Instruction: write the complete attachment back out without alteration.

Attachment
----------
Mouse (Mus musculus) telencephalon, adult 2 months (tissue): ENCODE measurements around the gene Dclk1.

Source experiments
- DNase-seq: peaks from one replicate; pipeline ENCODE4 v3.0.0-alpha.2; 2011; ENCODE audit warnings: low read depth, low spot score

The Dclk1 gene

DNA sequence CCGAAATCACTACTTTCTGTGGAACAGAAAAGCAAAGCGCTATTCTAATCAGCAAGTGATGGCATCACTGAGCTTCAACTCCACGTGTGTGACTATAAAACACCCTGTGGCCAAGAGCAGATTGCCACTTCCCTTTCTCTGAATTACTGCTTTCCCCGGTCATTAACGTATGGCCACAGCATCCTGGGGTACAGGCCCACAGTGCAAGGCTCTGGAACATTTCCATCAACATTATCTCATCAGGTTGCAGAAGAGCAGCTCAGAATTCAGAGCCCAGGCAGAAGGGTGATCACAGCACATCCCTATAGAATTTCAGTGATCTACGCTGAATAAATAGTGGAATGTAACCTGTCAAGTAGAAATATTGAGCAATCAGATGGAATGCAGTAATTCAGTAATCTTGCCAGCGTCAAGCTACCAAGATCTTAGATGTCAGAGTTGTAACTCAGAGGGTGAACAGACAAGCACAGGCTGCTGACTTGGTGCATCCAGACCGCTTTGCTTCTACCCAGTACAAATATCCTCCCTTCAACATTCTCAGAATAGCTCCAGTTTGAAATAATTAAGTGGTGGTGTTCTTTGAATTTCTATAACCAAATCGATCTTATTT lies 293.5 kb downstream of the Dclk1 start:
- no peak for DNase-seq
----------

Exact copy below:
Mouse (Mus musculus) telencephalon, adult 2 months (tissue): ENCODE measurements around the gene Dclk1.

Source experiments
- DNase-seq: peaks from one replicate; pipeline ENCODE4 v3.0.0-alpha.2; 2011; ENCODE audit warnings: low read depth, low spot score

The Dclk1 gene

DNA sequence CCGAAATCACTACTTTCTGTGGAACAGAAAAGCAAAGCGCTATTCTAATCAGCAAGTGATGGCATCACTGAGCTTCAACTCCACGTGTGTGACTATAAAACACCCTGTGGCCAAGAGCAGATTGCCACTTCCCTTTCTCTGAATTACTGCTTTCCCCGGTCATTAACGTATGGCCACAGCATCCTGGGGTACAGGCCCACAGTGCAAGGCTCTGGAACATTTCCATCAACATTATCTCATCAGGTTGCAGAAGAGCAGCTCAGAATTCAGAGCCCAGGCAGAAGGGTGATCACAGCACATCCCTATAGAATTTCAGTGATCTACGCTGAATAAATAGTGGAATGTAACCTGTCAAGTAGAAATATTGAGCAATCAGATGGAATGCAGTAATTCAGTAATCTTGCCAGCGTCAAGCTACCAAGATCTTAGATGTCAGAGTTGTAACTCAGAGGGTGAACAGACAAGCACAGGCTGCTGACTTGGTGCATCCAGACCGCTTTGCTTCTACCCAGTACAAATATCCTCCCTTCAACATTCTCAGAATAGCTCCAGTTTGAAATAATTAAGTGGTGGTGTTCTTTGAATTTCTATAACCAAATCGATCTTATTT lies 293.5 kb downstream of the Dclk1 start:
- no peak for DNase-seq